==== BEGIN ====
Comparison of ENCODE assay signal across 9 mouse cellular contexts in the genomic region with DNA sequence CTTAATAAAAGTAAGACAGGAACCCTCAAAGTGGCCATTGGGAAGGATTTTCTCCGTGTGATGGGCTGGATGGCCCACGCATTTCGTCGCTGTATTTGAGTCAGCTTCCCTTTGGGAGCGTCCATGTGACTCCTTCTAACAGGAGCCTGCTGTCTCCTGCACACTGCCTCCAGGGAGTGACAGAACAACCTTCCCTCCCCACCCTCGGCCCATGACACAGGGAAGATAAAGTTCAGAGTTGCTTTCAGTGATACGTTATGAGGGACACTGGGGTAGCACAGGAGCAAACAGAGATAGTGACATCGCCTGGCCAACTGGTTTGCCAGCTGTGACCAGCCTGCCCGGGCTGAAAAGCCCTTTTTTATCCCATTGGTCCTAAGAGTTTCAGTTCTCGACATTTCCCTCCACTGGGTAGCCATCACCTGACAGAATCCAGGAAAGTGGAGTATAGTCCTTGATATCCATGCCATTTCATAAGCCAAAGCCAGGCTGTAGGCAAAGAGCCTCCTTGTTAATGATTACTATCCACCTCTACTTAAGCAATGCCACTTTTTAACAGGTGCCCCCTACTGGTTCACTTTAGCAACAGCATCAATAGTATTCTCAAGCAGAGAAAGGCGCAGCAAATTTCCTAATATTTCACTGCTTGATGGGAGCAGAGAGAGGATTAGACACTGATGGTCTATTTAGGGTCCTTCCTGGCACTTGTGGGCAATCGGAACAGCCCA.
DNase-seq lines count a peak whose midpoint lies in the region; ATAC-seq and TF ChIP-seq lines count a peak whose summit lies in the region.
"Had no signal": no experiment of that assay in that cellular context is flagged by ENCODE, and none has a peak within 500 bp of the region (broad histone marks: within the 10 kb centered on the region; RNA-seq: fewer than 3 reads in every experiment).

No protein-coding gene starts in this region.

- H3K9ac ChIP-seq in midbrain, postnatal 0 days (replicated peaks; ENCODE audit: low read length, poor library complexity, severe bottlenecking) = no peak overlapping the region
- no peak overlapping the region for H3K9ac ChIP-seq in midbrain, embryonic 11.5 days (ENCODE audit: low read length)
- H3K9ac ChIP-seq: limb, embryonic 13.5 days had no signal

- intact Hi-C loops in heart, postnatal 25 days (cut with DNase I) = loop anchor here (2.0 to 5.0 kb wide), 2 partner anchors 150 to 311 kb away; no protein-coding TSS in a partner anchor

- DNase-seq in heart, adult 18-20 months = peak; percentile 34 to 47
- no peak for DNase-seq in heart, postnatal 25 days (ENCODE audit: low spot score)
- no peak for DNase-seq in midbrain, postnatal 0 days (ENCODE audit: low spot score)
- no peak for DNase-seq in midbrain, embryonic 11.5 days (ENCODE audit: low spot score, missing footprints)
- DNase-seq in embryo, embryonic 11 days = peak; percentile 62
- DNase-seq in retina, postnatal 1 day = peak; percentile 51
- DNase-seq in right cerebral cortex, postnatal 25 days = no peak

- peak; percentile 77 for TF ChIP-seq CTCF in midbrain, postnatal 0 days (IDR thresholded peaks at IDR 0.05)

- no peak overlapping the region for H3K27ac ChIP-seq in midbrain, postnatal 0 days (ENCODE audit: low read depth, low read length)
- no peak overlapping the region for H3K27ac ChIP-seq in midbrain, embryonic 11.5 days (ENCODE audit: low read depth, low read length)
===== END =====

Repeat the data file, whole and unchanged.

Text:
Comparison of ENCODE assay signal across 9 mouse cellular contexts in the genomic region with DNA sequence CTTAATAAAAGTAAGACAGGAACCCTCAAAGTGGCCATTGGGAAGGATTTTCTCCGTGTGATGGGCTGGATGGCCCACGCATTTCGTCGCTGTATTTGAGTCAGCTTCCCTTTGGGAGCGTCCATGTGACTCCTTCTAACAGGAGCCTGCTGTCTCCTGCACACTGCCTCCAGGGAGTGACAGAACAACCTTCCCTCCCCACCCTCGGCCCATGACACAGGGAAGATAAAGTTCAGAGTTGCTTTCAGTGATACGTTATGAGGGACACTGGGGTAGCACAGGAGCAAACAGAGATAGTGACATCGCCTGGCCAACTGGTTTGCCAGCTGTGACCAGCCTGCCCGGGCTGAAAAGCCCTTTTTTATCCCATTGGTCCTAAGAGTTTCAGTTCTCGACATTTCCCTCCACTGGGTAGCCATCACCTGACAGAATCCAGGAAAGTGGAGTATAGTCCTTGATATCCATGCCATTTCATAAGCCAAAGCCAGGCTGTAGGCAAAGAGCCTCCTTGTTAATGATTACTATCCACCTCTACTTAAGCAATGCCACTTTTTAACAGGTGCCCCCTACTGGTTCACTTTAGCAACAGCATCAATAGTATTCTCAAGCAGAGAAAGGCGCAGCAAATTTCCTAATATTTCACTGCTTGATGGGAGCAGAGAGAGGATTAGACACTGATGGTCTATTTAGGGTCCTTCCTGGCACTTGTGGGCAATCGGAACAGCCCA.
DNase-seq lines count a peak whose midpoint lies in the region; ATAC-seq and TF ChIP-seq lines count a peak whose summit lies in the region.
"Had no signal": no experiment of that assay in that cellular context is flagged by ENCODE, and none has a peak within 500 bp of the region (broad histone marks: within the 10 kb centered on the region; RNA-seq: fewer than 3 reads in every experiment).

No protein-coding gene starts in this region.

- H3K9ac ChIP-seq in midbrain, postnatal 0 days (replicated peaks; ENCODE audit: low read length, poor library complexity, severe bottlenecking) = no peak overlapping the region
- no peak overlapping the region for H3K9ac ChIP-seq in midbrain, embryonic 11.5 days (ENCODE audit: low read length)
- H3K9ac ChIP-seq: limb, embryonic 13.5 days had no signal

- intact Hi-C loops in heart, postnatal 25 days (cut with DNase I) = loop anchor here (2.0 to 5.0 kb wide), 2 partner anchors 150 to 311 kb away; no protein-coding TSS in a partner anchor

- DNase-seq in heart, adult 18-20 months = peak; percentile 34 to 47
- no peak for DNase-seq in heart, postnatal 25 days (ENCODE audit: low spot score)
- no peak for DNase-seq in midbrain, postnatal 0 days (ENCODE audit: low spot score)
- no peak for DNase-seq in midbrain, embryonic 11.5 days (ENCODE audit: low spot score, missing footprints)
- DNase-seq in embryo, embryonic 11 days = peak; percentile 62
- DNase-seq in retina, postnatal 1 day = peak; percentile 51
- DNase-seq in right cerebral cortex, postnatal 25 days = no peak

- peak; percentile 77 for TF ChIP-seq CTCF in midbrain, postnatal 0 days (IDR thresholded peaks at IDR 0.05)

- no peak overlapping the region for H3K27ac ChIP-seq in midbrain, postnatal 0 days (ENCODE audit: low read depth, low read length)
- no peak overlapping the region for H3K27ac ChIP-seq in midbrain, embryonic 11.5 days (ENCODE audit: low read depth, low read length)